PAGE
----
Mustard gas vapors detected at Army weapons depot
DENVER (Reuters) - Mustard gas vapors were detected seeping from a chemical weapons depot in southern Colorado on Tuesday, but no one was sickened or injured, the U.S. Army said in a statement.
Workers at the Army Chemical Depot in Pueblo, Colorado, detected the vapors during a routine monitoring operation.
As a result, workers installed an air-filtering system on the earth-covered igloo where the gas is stored to supplement a similar containment system already in-place, the military said.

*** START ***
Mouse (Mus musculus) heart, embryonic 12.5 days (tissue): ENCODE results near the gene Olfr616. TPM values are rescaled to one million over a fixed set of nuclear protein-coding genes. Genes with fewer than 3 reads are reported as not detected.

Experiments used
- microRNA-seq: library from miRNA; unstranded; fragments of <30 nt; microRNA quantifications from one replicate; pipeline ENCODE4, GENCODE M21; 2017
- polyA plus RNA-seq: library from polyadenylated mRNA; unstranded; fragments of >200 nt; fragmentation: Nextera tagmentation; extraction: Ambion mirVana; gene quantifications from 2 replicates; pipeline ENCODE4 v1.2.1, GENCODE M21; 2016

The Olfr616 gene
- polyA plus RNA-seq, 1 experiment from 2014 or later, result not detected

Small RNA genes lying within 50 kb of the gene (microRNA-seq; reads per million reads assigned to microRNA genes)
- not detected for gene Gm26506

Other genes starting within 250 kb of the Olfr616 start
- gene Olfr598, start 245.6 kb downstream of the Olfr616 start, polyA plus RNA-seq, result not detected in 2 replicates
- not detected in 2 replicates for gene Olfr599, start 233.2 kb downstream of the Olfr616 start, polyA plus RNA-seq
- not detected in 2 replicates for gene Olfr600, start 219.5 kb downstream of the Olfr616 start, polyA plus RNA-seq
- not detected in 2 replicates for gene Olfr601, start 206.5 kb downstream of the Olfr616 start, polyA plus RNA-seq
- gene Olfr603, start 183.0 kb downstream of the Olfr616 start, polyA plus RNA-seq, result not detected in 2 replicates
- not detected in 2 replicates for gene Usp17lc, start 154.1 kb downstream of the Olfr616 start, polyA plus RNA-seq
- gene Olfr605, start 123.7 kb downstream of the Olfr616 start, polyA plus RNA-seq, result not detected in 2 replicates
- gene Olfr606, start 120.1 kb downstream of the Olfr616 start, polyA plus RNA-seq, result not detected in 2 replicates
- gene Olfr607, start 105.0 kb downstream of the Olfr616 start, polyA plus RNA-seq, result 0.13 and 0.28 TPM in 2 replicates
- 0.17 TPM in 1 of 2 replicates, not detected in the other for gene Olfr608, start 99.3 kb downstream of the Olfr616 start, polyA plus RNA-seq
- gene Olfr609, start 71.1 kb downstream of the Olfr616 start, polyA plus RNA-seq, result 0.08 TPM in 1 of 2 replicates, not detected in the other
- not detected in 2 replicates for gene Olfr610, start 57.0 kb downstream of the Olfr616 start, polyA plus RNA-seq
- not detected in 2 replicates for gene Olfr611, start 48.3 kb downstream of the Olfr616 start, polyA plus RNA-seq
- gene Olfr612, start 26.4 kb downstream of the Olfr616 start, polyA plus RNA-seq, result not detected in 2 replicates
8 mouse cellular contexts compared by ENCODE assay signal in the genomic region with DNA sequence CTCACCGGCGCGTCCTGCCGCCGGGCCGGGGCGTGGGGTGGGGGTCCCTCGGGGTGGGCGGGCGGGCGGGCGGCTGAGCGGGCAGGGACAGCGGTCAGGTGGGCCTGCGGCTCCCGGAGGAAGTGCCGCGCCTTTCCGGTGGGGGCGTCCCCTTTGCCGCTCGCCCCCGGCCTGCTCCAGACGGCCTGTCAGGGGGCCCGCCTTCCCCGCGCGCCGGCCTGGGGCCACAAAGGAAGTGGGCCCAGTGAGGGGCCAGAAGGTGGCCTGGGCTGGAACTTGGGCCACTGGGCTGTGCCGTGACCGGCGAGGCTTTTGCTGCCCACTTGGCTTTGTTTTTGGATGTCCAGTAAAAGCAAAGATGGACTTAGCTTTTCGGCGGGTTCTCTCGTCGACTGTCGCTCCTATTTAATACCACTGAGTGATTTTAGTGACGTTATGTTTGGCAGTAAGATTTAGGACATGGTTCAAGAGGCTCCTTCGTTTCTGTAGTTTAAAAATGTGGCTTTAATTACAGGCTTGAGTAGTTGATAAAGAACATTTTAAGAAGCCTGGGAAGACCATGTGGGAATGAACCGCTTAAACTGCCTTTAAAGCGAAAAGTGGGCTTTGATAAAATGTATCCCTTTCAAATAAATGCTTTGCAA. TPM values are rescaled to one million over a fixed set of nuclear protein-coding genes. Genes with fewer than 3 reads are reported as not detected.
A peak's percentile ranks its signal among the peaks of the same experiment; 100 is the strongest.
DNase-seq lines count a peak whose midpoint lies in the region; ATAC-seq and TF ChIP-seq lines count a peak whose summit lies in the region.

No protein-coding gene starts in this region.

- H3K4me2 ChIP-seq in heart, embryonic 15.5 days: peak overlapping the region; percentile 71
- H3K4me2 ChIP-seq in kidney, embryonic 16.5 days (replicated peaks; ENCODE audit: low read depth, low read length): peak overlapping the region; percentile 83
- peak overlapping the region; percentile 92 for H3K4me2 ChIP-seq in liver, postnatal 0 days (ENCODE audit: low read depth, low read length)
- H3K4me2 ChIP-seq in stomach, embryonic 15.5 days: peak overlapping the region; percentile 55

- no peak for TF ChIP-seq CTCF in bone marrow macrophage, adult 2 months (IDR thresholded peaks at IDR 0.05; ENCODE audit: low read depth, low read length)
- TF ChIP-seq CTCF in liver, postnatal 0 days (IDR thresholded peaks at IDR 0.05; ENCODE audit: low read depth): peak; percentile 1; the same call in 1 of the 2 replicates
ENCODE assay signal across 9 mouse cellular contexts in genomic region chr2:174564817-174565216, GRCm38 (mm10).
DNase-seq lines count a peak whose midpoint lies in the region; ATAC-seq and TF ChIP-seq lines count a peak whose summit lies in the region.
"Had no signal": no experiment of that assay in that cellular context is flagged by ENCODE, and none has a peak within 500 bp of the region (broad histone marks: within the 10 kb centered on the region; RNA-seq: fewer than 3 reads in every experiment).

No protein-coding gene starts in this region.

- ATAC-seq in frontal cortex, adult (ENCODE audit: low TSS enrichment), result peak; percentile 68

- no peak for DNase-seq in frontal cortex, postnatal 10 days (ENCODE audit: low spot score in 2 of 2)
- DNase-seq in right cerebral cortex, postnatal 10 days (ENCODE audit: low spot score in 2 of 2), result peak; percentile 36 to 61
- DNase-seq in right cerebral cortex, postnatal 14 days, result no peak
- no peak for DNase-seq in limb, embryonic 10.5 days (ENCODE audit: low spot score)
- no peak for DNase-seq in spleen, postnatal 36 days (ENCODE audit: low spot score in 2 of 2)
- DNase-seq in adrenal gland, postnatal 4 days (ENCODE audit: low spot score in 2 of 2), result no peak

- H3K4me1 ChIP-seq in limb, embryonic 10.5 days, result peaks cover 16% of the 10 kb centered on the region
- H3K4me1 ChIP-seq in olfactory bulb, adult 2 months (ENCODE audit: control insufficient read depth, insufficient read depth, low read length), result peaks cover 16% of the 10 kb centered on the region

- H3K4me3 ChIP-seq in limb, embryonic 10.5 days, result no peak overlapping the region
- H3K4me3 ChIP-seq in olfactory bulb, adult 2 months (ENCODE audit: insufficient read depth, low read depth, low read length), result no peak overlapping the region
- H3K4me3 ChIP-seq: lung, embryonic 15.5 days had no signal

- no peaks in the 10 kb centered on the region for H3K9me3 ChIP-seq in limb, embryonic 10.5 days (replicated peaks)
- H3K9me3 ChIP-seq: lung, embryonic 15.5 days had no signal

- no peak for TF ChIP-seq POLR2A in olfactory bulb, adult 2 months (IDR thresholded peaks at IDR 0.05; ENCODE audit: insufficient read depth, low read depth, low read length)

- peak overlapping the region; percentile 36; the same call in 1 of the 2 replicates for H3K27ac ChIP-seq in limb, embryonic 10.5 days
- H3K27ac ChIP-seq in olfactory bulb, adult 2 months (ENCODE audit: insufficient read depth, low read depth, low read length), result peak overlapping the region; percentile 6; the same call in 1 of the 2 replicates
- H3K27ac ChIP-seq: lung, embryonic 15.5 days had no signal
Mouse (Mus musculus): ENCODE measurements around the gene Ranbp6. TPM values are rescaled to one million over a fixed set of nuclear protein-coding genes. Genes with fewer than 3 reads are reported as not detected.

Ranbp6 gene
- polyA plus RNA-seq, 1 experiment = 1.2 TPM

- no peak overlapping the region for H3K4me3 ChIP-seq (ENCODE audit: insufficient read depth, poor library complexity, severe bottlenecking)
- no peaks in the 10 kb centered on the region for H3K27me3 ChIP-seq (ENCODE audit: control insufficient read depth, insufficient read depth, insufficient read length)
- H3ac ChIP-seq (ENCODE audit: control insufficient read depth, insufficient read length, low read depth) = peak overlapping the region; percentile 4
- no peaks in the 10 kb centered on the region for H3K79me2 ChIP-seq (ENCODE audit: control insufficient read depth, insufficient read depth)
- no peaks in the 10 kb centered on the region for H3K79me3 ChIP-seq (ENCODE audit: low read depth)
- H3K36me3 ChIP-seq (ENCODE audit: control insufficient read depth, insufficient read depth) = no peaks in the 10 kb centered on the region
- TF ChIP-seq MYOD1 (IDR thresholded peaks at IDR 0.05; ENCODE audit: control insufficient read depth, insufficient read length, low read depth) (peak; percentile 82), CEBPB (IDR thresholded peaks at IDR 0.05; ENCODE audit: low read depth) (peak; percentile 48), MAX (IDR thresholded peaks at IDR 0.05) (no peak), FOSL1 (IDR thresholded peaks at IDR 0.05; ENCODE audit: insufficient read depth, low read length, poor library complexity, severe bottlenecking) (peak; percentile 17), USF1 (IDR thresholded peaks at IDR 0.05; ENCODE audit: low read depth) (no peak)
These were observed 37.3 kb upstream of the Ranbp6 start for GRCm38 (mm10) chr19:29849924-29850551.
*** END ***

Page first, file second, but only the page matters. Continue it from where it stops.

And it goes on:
Crews will return to the site on Wednesday to trace the source of the leak, the Army said. The Pueblo Army depot is one of five U.S. facilities charged with storing and destroying chemical weapons.
Mustard gas was used repeatedly during World War One, and was later prohibited under the Geneva Protocol in 1925.
Exposure is usually not fatal and less than 5 percent of those exposed to the agent during World War One died, according to the U.S. Centers for Disease Control and Prevention.
(Reporting by Keith Coffman: Editing by Alex Dobuzinskis and Cynthia Johnston)
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